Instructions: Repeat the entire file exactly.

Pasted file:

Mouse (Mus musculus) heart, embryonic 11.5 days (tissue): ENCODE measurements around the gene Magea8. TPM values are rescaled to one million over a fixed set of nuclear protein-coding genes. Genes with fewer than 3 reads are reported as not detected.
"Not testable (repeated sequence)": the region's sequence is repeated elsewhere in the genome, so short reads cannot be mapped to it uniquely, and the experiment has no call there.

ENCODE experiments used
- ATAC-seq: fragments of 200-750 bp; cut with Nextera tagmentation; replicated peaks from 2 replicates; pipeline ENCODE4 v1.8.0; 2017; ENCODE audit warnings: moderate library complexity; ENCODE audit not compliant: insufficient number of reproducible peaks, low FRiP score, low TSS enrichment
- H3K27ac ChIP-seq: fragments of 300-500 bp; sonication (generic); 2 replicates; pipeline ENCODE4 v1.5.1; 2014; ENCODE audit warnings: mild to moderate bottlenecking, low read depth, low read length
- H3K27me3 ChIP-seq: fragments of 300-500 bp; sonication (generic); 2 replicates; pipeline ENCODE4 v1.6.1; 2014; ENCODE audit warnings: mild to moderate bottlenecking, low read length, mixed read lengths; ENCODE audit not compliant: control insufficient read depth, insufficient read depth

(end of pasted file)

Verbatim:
Mouse (Mus musculus) heart, embryonic 11.5 days (tissue): ENCODE measurements around the gene Magea8. TPM values are rescaled to one million over a fixed set of nuclear protein-coding genes. Genes with fewer than 3 reads are reported as not detected.
"Not testable (repeated sequence)": the region's sequence is repeated elsewhere in the genome, so short reads cannot be mapped to it uniquely, and the experiment has no call there.

ENCODE experiments used
- ATAC-seq: fragments of 200-750 bp; cut with Nextera tagmentation; replicated peaks from 2 replicates; pipeline ENCODE4 v1.8.0; 2017; ENCODE audit warnings: moderate library complexity; ENCODE audit not compliant: insufficient number of reproducible peaks, low FRiP score, low TSS enrichment
- H3K27ac ChIP-seq: fragments of 300-500 bp; sonication (generic); 2 replicates; pipeline ENCODE4 v1.5.1; 2014; ENCODE audit warnings: mild to moderate bottlenecking, low read depth, low read length
- H3K27me3 ChIP-seq: fragments of 300-500 bp; sonication (generic); 2 replicates; pipeline ENCODE4 v1.6.1; 2014; ENCODE audit warnings: mild to moderate bottlenecking, low read length, mixed read lengths; ENCODE audit not compliant: control insufficient read depth, insufficient read depth